There's a lot more to see and read in this edition of IRISES, either in digital or print formats.

Not a member of The American Iris Society? Please see our website for information about becoming one:

Happy Gardening!

Monday, September 13, 2021

Growing Irises Out East: When It’s Time To Dig In

by Heather Haley and Alleah Haley

Heather’s first iris dig as a homeowner. 

If you grow irises long enough, they will need some care and attention. Many resources suggest digging and dividing irises, but few thoroughly describe doing either. Heather frequently sees questions about this on the Iris Lovers Facebook group. Since our family has been digging and dividing recently, it seems like a worthy topic to write about. 

Why do we dig and divide irises?

Irises reproduce asexually by forming new baby plants (called increases) on the sides of an older rhizome. Informally, we refer to the older rhizome as the “mother” and the smaller offspring as “daughters.” The mother plant provides a food source for daughters while they remain attached to her. 

Left alone, irises will form “clumps,” and their exponential growth habit produces crowded conditions after several generations. A favorite example is ‘Peggy Sue’: a lovely reblooming iris that produces two healthy increases each year like clockwork. After one year, she had two daughter rhizomes. After two years, 4 granddaughter rhizomes appeared. After three years, there were 8 great-granddaughters. After four years, 16 great- great granddaughters formed a complete circle around their ancestors. It was impressively dense and nearly a foot and a half in diameter.

Can you spot the original mother rhizome?

If irises grow undisturbed for a long time, rhizomes begin to grow on top of one another. If clumps are REALLY crowded, you might even see a daughter forming ON THE TOP of its mother. 

A new rhizome forming on top of a clump.

Genetics and growing conditions determine how many healthy increases a mother rhizome will make, and how many of her daughters survive. For this reason, it’s hard to say exactly how often your irises need to be dug and divided. For the popular tall-bearded type, the recommendation is every three or four years. 

When do you we dig and divide irises?

At Heather’s farm in Ramseur, North Carolina we try to dig, divide, and replant irises from mid-June to mid-September. In the heat of the summer, most irises go through a window of dormancy. During this time, irises can be removed from soil without disturbing processes vital to their growth and reproduction. We time digging to occur at least six weeks after bloom because irises use that time to set structures needed to bloom in the future. We try to finish replanting at least six weeks before first frost because irises need to grow new roots before temperatures get too cold. 

However, North Carolina can be extremely hot and humid in the summertime. Several years back, Heather got heat rash (also known as prickly heat) during July when trying to get a new iris bed established and planted in full sun. She couldn’t garden for several weeks after that and swore never to do it again—no matter how crispy and dry her iris rhizomes look.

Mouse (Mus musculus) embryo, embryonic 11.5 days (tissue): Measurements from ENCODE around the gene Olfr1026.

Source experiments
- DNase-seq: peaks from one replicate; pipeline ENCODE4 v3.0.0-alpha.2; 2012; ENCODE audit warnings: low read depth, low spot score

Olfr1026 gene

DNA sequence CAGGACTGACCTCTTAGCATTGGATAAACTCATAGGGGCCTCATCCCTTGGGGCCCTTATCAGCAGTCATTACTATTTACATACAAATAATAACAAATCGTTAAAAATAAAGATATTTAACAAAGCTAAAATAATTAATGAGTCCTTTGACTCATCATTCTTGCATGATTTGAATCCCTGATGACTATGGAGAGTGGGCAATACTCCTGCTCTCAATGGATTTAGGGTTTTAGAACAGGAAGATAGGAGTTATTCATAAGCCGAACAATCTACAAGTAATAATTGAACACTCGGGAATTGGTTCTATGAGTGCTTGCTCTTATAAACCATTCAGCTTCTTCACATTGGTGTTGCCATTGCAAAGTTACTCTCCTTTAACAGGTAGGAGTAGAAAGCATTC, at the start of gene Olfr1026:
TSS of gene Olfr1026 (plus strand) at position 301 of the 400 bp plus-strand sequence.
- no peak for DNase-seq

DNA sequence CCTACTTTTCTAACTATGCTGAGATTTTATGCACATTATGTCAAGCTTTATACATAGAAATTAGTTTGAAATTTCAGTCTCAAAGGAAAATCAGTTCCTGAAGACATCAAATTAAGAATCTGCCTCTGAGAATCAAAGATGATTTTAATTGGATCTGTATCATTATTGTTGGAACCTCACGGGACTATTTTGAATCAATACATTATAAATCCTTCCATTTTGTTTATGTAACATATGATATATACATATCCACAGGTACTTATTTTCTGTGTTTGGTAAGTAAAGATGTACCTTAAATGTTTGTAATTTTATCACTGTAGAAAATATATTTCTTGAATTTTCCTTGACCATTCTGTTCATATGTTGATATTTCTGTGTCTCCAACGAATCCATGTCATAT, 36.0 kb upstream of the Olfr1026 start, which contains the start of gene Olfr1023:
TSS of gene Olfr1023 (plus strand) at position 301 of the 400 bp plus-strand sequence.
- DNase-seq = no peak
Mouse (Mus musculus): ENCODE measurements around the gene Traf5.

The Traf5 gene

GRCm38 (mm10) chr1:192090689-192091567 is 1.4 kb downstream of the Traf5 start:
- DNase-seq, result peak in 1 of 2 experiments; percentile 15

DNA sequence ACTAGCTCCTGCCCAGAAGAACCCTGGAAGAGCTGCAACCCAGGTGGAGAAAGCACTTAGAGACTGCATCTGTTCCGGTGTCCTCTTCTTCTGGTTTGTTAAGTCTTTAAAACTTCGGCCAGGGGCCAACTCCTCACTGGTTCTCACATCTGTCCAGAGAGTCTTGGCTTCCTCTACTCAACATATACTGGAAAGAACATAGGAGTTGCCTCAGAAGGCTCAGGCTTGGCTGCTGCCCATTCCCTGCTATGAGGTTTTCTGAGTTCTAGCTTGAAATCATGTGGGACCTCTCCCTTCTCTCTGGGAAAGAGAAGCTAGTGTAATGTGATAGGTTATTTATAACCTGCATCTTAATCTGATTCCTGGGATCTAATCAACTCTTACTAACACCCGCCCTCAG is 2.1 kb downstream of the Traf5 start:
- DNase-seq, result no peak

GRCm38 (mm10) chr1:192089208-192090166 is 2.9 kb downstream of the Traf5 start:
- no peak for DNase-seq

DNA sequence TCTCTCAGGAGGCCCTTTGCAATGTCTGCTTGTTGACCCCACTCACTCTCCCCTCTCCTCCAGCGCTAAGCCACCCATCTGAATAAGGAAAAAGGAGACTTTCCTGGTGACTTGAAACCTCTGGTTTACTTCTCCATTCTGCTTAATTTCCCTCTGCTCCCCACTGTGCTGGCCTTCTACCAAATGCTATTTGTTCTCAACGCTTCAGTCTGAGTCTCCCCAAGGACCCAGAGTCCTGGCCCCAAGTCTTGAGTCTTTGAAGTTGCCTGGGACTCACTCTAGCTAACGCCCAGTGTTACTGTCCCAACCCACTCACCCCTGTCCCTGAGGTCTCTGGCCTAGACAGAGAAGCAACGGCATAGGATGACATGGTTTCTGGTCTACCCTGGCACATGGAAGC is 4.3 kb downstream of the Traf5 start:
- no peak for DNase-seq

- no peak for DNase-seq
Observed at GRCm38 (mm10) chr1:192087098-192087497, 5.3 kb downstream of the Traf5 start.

Now older (and wiser?), Heather avoids working in iris beds when conditions are too hot and humid for sweat to evaporate. We tend to dig iris clumps in the morning, quickly toss then into containers, and put containers of irises in the shade to divide, trim, and label. Shade is provided by a pop-up tent, carport, covered porch …the last being a joy of growing irises "Out East." Ensure access to cold beverages and a nice breeze—supplied by a construction-type battery-operated fan if Mother Nature doesn’t supply it.

What could be better than leisurely processing irises the way past generations would shell peas?

How do you dig irises?
Digging and dividing irises is a lot like riding a bike. With enough practice, your body will intuitively know what to do. However, if you have never seen it done it can be quite confusing. 

Our friend Bonita Masteller digging a clump for our local iris club sale.

First we look close to the clump, and take a good look at it while trying to imagine where the roots are underground and how daughters are attached to their mothers. If irises were planted too close together, it can be hard to discern where one clump ends and another one begins. Using your fingers to pull soil away from the clump can help you see and feel connected rhizomes and plan accordingly. 

In California, Alleah preferred to use an ergonomic digging fork in her sandy soil and raised beds. Heather likes digging with the fork, but also uses a sharp rounded shovel to dig irises in her clay soil. The irises don’t seem to mind either one, so feel free to use whatever medium-to-long handled digging tool is in reach. 

Favorite tools for digging irises

Place the tool about 6 inches away from the clump and press it deep into the ground. Next, push the handle down firmly to lift the clump of irises up. Don’t worry if this separates mother and daughter rhizomes; it was probably going to happen anyway. Place the tool in a new location and repeat until rhizomes can be picked up easily. Pulling on rhizomes can damage their leaves or roots so we avoid using too much force. 

If plants and soil seem stuck together, dropping or throwing a clump root-side down onto the ground from waist-height is quite satisfying and effective. We dig one variety at a time and place its permanent tag upside down in a large plastic pot or similar container. Irises of that variety are placed in the pot, and gently stacked for further processing.